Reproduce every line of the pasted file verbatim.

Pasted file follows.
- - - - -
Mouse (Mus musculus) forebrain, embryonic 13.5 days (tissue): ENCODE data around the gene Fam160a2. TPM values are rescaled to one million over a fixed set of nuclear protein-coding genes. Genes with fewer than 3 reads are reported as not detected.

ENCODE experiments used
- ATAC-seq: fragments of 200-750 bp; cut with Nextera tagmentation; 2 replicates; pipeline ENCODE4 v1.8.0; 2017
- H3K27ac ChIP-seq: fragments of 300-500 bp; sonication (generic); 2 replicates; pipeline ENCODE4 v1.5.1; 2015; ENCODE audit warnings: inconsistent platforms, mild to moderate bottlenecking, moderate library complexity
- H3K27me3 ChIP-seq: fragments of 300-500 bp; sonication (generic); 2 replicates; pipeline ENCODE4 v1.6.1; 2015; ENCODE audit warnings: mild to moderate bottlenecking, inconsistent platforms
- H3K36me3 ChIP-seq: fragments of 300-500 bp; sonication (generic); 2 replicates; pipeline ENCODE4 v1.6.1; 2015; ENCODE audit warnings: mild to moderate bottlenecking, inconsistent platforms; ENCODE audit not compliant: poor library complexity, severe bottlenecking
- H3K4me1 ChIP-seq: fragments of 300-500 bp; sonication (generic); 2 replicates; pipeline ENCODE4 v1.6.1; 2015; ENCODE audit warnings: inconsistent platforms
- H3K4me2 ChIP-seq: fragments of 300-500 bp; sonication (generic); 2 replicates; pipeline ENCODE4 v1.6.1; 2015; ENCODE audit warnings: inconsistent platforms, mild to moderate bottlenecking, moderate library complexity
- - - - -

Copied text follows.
Mouse (Mus musculus) forebrain, embryonic 13.5 days (tissue): ENCODE data around the gene Fam160a2. TPM values are rescaled to one million over a fixed set of nuclear protein-coding genes. Genes with fewer than 3 reads are reported as not detected.

ENCODE experiments used
- ATAC-seq: fragments of 200-750 bp; cut with Nextera tagmentation; 2 replicates; pipeline ENCODE4 v1.8.0; 2017
- H3K27ac ChIP-seq: fragments of 300-500 bp; sonication (generic); 2 replicates; pipeline ENCODE4 v1.5.1; 2015; ENCODE audit warnings: inconsistent platforms, mild to moderate bottlenecking, moderate library complexity
- H3K27me3 ChIP-seq: fragments of 300-500 bp; sonication (generic); 2 replicates; pipeline ENCODE4 v1.6.1; 2015; ENCODE audit warnings: mild to moderate bottlenecking, inconsistent platforms
- H3K36me3 ChIP-seq: fragments of 300-500 bp; sonication (generic); 2 replicates; pipeline ENCODE4 v1.6.1; 2015; ENCODE audit warnings: mild to moderate bottlenecking, inconsistent platforms; ENCODE audit not compliant: poor library complexity, severe bottlenecking
- H3K4me1 ChIP-seq: fragments of 300-500 bp; sonication (generic); 2 replicates; pipeline ENCODE4 v1.6.1; 2015; ENCODE audit warnings: inconsistent platforms
- H3K4me2 ChIP-seq: fragments of 300-500 bp; sonication (generic); 2 replicates; pipeline ENCODE4 v1.6.1; 2015; ENCODE audit warnings: inconsistent platforms, mild to moderate bottlenecking, moderate library complexity